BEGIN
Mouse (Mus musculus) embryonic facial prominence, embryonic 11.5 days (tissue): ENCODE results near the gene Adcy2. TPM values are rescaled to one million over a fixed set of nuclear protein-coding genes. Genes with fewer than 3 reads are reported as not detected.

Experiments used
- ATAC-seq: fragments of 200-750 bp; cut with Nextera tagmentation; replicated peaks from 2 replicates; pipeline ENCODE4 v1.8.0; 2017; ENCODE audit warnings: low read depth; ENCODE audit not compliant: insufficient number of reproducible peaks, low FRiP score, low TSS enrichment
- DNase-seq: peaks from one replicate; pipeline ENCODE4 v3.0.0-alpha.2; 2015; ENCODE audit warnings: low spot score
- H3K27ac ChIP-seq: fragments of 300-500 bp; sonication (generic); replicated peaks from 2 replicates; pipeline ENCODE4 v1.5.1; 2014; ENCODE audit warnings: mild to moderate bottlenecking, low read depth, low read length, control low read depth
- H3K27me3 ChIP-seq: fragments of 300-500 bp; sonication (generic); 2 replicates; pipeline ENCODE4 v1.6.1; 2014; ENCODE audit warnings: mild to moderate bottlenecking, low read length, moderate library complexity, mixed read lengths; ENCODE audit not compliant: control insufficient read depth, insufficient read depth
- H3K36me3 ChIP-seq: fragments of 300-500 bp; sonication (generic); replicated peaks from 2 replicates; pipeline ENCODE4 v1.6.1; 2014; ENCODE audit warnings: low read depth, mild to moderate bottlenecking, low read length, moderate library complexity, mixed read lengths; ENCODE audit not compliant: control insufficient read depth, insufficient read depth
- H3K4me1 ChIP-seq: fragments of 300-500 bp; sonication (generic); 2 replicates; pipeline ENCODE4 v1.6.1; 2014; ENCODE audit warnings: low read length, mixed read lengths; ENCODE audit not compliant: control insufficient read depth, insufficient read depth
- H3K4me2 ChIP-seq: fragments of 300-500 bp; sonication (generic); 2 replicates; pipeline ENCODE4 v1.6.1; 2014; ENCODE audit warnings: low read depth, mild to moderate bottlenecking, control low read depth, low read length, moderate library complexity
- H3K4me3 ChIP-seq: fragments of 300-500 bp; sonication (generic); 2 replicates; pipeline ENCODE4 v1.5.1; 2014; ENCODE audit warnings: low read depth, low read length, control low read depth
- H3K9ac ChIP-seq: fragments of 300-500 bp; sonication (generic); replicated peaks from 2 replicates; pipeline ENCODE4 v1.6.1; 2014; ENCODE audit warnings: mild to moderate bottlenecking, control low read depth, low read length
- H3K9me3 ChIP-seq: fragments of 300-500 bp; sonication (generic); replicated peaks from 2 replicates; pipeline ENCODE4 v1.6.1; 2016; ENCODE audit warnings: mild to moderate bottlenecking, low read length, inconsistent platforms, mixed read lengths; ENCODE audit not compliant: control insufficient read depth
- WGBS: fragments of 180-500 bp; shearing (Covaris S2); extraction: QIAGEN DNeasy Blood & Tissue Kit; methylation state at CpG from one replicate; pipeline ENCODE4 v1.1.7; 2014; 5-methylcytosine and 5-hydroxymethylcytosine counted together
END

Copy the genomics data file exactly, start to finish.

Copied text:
Mouse (Mus musculus) embryonic facial prominence, embryonic 11.5 days (tissue): ENCODE results near the gene Adcy2. TPM values are rescaled to one million over a fixed set of nuclear protein-coding genes. Genes with fewer than 3 reads are reported as not detected.

Experiments used
- ATAC-seq: fragments of 200-750 bp; cut with Nextera tagmentation; replicated peaks from 2 replicates; pipeline ENCODE4 v1.8.0; 2017; ENCODE audit warnings: low read depth; ENCODE audit not compliant: insufficient number of reproducible peaks, low FRiP score, low TSS enrichment
- DNase-seq: peaks from one replicate; pipeline ENCODE4 v3.0.0-alpha.2; 2015; ENCODE audit warnings: low spot score
- H3K27ac ChIP-seq: fragments of 300-500 bp; sonication (generic); replicated peaks from 2 replicates; pipeline ENCODE4 v1.5.1; 2014; ENCODE audit warnings: mild to moderate bottlenecking, low read depth, low read length, control low read depth
- H3K27me3 ChIP-seq: fragments of 300-500 bp; sonication (generic); 2 replicates; pipeline ENCODE4 v1.6.1; 2014; ENCODE audit warnings: mild to moderate bottlenecking, low read length, moderate library complexity, mixed read lengths; ENCODE audit not compliant: control insufficient read depth, insufficient read depth
- H3K36me3 ChIP-seq: fragments of 300-500 bp; sonication (generic); replicated peaks from 2 replicates; pipeline ENCODE4 v1.6.1; 2014; ENCODE audit warnings: low read depth, mild to moderate bottlenecking, low read length, moderate library complexity, mixed read lengths; ENCODE audit not compliant: control insufficient read depth, insufficient read depth
- H3K4me1 ChIP-seq: fragments of 300-500 bp; sonication (generic); 2 replicates; pipeline ENCODE4 v1.6.1; 2014; ENCODE audit warnings: low read length, mixed read lengths; ENCODE audit not compliant: control insufficient read depth, insufficient read depth
- H3K4me2 ChIP-seq: fragments of 300-500 bp; sonication (generic); 2 replicates; pipeline ENCODE4 v1.6.1; 2014; ENCODE audit warnings: low read depth, mild to moderate bottlenecking, control low read depth, low read length, moderate library complexity
- H3K4me3 ChIP-seq: fragments of 300-500 bp; sonication (generic); 2 replicates; pipeline ENCODE4 v1.5.1; 2014; ENCODE audit warnings: low read depth, low read length, control low read depth
- H3K9ac ChIP-seq: fragments of 300-500 bp; sonication (generic); replicated peaks from 2 replicates; pipeline ENCODE4 v1.6.1; 2014; ENCODE audit warnings: mild to moderate bottlenecking, control low read depth, low read length
- H3K9me3 ChIP-seq: fragments of 300-500 bp; sonication (generic); replicated peaks from 2 replicates; pipeline ENCODE4 v1.6.1; 2016; ENCODE audit warnings: mild to moderate bottlenecking, low read length, inconsistent platforms, mixed read lengths; ENCODE audit not compliant: control insufficient read depth
- WGBS: fragments of 180-500 bp; shearing (Covaris S2); extraction: QIAGEN DNeasy Blood & Tissue Kit; methylation state at CpG from one replicate; pipeline ENCODE4 v1.1.7; 2014; 5-methylcytosine and 5-hydroxymethylcytosine counted together